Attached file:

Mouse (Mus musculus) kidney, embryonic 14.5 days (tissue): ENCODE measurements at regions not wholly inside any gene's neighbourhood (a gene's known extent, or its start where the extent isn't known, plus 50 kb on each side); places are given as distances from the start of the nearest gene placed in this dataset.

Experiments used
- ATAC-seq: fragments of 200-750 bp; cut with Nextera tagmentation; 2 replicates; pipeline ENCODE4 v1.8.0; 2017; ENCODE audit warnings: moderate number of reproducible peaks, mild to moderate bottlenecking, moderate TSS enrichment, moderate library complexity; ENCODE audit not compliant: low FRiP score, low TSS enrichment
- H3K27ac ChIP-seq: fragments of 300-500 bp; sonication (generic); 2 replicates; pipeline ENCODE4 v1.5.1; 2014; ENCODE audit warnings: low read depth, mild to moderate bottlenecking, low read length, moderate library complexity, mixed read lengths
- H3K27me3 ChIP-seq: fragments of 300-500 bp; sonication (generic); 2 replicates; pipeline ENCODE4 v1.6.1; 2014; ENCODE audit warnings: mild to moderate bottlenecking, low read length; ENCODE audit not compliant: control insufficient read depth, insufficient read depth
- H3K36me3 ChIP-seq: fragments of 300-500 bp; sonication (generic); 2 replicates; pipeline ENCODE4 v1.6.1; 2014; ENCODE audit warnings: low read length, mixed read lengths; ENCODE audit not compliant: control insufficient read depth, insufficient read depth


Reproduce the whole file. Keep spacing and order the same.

Mouse (Mus musculus) kidney, embryonic 14.5 days (tissue): ENCODE measurements at regions not wholly inside any gene's neighbourhood (a gene's known extent, or its start where the extent isn't known, plus 50 kb on each side); places are given as distances from the start of the nearest gene placed in this dataset.

Experiments used
- ATAC-seq: fragments of 200-750 bp; cut with Nextera tagmentation; 2 replicates; pipeline ENCODE4 v1.8.0; 2017; ENCODE audit warnings: moderate number of reproducible peaks, mild to moderate bottlenecking, moderate TSS enrichment, moderate library complexity; ENCODE audit not compliant: low FRiP score, low TSS enrichment
- H3K27ac ChIP-seq: fragments of 300-500 bp; sonication (generic); 2 replicates; pipeline ENCODE4 v1.5.1; 2014; ENCODE audit warnings: low read depth, mild to moderate bottlenecking, low read length, moderate library complexity, mixed read lengths
- H3K27me3 ChIP-seq: fragments of 300-500 bp; sonication (generic); 2 replicates; pipeline ENCODE4 v1.6.1; 2014; ENCODE audit warnings: mild to moderate bottlenecking, low read length; ENCODE audit not compliant: control insufficient read depth, insufficient read depth
- H3K36me3 ChIP-seq: fragments of 300-500 bp; sonication (generic); 2 replicates; pipeline ENCODE4 v1.6.1; 2014; ENCODE audit warnings: low read length, mixed read lengths; ENCODE audit not compliant: control insufficient read depth, insufficient read depth